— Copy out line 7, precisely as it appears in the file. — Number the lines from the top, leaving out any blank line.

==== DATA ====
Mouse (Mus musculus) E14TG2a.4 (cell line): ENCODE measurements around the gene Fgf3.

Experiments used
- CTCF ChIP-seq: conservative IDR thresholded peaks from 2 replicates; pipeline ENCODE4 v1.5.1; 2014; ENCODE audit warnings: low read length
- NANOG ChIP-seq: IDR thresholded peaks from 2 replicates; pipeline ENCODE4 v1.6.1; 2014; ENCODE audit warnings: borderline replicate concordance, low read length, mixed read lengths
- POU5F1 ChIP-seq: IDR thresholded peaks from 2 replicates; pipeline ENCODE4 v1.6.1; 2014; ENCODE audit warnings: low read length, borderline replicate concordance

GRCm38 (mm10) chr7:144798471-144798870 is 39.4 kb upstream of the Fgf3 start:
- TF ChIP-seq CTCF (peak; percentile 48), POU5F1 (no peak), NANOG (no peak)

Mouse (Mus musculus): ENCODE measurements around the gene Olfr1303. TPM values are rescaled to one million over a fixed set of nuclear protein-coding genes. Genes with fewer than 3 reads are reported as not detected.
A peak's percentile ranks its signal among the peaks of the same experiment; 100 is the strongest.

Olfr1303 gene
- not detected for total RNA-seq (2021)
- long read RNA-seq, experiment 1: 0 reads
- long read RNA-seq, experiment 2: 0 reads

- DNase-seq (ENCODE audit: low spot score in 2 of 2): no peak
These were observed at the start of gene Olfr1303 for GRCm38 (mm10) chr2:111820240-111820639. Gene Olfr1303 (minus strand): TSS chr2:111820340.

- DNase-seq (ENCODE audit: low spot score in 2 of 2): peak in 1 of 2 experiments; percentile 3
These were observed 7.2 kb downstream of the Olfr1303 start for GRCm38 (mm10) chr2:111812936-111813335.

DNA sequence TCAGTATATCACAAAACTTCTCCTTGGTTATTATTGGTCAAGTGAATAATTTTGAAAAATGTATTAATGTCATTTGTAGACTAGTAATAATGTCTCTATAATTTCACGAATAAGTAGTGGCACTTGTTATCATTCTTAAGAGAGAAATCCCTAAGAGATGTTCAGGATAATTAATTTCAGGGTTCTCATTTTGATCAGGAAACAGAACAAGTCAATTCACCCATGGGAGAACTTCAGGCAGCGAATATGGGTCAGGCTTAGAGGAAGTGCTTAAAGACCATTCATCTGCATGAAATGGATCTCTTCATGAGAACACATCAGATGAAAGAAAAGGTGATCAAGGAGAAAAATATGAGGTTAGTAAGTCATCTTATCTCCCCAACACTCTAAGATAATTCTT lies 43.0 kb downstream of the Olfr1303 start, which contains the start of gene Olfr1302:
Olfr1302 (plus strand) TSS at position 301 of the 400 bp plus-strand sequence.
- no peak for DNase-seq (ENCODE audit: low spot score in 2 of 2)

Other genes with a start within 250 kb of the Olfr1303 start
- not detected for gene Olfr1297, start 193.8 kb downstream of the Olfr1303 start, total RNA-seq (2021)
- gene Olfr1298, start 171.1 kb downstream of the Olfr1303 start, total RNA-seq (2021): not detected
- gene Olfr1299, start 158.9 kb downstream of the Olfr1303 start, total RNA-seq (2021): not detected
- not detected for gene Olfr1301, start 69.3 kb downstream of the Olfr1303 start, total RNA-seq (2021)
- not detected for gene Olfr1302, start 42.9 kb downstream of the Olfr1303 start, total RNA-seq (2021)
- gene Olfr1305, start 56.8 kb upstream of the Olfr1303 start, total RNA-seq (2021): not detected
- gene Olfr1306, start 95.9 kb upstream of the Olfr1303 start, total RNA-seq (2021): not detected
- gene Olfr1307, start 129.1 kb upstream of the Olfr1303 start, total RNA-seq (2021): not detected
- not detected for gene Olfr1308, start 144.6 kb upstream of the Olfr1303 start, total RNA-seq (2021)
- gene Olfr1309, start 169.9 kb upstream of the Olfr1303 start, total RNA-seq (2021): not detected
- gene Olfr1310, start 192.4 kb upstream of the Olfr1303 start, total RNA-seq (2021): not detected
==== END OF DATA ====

- TF ChIP-seq CTCF (peak; percentile 48), POU5F1 (no peak), NANOG (no peak)